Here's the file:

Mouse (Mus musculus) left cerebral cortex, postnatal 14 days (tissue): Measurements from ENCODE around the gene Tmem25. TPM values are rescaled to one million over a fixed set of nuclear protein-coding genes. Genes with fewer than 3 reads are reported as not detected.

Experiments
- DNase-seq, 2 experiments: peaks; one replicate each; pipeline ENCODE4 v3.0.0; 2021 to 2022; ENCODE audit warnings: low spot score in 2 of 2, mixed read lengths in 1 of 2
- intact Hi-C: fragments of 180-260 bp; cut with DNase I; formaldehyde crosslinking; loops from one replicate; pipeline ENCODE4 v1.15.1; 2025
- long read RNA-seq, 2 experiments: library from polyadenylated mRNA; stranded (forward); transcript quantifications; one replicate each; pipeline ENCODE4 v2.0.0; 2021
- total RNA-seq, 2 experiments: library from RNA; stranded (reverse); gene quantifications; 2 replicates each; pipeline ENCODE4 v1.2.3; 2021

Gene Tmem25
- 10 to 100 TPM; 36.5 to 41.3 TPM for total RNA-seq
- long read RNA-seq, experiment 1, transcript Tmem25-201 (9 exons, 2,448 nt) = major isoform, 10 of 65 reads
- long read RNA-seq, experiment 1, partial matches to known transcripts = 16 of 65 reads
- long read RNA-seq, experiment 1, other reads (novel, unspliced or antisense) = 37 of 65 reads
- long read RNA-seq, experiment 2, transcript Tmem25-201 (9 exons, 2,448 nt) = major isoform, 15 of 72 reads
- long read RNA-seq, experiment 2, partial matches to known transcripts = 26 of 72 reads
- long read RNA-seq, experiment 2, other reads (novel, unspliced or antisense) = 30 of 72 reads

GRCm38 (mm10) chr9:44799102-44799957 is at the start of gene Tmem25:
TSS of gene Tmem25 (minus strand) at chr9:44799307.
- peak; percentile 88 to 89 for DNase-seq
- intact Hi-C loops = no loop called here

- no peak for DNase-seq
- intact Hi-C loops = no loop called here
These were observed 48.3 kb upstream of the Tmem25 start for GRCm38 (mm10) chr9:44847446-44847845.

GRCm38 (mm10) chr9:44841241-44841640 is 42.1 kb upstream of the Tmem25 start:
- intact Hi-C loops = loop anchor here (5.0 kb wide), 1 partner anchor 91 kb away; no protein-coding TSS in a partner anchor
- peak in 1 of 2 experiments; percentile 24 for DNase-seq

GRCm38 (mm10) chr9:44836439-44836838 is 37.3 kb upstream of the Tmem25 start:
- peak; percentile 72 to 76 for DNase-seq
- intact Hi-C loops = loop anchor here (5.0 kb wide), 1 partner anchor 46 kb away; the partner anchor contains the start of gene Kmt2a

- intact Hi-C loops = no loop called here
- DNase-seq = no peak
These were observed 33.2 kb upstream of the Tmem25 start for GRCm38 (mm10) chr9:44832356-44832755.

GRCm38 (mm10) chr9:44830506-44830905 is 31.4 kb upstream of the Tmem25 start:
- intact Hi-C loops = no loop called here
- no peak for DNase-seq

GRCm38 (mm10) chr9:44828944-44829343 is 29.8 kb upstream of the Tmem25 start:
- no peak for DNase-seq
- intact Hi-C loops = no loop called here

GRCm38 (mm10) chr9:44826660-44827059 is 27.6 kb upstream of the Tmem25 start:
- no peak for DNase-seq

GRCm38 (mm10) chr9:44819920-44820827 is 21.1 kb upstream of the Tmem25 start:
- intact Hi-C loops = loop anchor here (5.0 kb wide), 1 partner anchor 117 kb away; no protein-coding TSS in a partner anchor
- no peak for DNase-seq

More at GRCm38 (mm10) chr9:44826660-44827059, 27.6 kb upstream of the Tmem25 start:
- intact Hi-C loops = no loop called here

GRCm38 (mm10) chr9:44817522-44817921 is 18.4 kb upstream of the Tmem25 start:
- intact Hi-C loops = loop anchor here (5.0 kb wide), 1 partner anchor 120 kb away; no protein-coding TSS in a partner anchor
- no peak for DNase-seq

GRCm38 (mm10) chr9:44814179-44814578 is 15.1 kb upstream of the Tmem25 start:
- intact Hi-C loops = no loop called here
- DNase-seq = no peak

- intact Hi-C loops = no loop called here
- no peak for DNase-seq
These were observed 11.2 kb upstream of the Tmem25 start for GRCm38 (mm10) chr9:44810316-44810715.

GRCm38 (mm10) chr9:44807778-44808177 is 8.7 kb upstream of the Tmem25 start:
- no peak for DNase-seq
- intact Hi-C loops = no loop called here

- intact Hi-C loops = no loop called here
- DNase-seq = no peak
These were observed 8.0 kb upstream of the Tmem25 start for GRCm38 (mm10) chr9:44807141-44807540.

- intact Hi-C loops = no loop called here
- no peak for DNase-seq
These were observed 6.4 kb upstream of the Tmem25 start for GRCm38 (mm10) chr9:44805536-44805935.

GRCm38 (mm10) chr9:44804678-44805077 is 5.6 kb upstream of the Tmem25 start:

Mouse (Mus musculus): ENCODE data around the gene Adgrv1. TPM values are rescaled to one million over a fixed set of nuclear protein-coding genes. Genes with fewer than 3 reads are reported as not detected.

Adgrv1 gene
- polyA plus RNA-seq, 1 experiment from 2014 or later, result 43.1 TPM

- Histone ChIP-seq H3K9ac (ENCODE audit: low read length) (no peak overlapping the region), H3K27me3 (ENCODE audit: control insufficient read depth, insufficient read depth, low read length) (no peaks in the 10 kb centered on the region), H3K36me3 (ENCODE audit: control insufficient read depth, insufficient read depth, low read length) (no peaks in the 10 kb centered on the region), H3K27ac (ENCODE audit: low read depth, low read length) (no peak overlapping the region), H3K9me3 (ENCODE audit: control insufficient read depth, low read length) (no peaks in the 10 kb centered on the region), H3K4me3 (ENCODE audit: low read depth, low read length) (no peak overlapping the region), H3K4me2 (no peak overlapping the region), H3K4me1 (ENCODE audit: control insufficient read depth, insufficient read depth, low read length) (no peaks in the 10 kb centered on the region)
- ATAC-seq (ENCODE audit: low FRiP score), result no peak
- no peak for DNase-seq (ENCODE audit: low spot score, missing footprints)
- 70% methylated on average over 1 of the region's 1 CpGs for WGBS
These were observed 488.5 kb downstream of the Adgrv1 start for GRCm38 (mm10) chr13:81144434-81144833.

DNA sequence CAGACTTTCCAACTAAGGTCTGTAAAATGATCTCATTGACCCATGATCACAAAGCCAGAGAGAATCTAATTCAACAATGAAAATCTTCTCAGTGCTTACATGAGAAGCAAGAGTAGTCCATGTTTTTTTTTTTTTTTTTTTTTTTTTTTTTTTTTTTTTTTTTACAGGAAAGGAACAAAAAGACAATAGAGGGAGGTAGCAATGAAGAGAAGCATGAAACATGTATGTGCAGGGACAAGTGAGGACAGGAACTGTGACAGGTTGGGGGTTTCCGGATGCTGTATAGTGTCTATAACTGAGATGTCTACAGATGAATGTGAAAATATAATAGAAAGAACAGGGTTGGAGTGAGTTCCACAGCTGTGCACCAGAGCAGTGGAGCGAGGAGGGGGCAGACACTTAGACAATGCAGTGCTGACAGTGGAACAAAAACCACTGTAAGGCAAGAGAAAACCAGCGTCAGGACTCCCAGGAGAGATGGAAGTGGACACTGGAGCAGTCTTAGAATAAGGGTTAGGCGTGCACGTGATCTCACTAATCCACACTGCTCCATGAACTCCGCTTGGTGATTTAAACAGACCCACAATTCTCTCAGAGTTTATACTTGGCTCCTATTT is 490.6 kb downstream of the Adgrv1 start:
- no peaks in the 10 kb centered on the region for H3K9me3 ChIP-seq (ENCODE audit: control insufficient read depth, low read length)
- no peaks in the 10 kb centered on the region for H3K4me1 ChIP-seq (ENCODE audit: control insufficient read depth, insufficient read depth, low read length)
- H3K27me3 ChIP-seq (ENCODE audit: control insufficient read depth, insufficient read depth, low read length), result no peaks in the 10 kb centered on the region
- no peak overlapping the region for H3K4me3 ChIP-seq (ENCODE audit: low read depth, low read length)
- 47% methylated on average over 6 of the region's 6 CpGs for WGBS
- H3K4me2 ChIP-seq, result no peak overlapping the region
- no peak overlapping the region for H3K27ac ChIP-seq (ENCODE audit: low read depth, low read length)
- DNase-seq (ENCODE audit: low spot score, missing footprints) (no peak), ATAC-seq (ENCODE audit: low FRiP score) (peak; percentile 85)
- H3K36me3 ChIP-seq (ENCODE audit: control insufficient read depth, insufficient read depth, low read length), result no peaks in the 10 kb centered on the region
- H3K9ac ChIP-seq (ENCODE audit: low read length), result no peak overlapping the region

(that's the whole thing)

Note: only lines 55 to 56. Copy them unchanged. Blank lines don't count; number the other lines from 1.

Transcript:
- intact Hi-C loops = no loop called here

- intact Hi-C loops = no loop called here